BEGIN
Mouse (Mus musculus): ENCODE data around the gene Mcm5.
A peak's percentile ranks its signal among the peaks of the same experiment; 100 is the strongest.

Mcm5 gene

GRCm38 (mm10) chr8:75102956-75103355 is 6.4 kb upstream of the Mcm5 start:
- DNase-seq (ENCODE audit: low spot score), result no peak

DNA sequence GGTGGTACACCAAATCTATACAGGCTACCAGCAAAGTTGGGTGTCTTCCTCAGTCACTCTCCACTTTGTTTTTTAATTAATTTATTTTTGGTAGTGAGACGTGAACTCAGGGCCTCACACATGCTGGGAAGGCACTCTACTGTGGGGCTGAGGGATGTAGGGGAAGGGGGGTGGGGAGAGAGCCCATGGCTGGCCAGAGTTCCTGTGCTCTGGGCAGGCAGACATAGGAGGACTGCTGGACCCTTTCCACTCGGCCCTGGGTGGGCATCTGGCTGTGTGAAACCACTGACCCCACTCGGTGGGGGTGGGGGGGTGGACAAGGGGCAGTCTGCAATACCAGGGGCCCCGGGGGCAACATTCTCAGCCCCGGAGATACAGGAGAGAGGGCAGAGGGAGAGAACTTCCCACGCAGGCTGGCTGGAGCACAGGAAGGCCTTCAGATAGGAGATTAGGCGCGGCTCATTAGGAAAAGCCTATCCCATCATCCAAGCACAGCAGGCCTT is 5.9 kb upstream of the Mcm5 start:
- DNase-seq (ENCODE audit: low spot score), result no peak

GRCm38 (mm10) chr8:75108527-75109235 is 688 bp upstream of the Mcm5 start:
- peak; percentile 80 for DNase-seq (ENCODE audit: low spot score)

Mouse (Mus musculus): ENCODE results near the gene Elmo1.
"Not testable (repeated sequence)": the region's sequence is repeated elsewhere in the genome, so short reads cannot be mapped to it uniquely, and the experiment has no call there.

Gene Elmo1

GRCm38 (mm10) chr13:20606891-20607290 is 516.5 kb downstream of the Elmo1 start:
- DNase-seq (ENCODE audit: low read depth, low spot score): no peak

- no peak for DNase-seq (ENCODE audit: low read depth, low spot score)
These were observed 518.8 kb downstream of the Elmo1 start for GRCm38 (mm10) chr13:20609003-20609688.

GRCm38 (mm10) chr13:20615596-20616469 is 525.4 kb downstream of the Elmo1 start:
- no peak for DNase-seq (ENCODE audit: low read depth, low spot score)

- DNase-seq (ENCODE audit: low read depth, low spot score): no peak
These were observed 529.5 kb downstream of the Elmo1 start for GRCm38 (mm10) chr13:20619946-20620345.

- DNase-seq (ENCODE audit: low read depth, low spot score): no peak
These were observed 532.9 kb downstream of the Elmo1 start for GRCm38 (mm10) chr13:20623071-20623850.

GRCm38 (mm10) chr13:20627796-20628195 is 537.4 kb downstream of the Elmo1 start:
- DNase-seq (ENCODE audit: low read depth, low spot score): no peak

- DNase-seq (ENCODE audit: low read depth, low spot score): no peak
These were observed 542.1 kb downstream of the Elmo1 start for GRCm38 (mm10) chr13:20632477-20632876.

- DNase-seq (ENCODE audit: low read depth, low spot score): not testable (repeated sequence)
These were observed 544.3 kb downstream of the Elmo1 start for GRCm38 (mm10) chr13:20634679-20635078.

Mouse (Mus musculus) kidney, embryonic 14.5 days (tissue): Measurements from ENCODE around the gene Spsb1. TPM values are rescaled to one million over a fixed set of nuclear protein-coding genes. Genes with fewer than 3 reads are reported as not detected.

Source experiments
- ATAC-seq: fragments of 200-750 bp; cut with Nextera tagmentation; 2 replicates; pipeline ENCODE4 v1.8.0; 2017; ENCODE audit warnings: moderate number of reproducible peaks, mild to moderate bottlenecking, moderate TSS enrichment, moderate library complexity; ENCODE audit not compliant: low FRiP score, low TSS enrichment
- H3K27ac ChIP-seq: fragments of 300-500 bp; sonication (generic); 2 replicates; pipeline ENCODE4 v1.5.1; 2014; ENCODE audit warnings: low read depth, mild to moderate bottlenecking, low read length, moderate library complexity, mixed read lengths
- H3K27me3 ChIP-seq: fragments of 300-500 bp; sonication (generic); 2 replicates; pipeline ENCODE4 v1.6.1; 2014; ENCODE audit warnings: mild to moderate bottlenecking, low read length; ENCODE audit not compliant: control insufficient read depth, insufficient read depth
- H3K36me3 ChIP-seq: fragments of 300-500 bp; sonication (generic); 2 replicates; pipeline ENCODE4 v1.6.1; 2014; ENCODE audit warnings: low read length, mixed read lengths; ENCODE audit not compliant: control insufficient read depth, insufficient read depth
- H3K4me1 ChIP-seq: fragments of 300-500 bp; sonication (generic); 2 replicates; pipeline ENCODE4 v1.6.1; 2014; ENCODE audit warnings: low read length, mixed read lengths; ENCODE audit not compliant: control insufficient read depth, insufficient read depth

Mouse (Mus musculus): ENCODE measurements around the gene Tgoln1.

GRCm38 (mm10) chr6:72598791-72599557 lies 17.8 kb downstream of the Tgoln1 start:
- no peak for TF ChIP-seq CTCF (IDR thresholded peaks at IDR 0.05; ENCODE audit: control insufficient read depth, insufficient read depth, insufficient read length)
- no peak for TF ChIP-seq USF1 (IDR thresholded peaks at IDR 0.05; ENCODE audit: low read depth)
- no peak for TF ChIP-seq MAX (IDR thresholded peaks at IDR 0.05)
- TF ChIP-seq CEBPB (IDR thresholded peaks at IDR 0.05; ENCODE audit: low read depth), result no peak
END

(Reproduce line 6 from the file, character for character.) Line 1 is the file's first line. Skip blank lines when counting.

DNA sequence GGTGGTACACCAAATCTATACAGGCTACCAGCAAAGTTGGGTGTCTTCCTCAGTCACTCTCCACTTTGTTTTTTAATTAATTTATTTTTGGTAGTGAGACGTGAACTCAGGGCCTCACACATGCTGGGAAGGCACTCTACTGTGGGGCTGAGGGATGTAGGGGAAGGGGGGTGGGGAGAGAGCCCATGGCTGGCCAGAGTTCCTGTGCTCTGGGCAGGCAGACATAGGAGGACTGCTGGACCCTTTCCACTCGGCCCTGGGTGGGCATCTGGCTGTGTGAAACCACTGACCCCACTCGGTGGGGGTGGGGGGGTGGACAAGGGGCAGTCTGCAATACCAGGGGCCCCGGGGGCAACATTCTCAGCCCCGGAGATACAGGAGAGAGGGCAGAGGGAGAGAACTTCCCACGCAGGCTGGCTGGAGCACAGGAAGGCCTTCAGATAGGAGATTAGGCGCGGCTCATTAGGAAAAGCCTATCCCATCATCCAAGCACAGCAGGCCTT is 5.9 kb upstream of the Mcm5 start: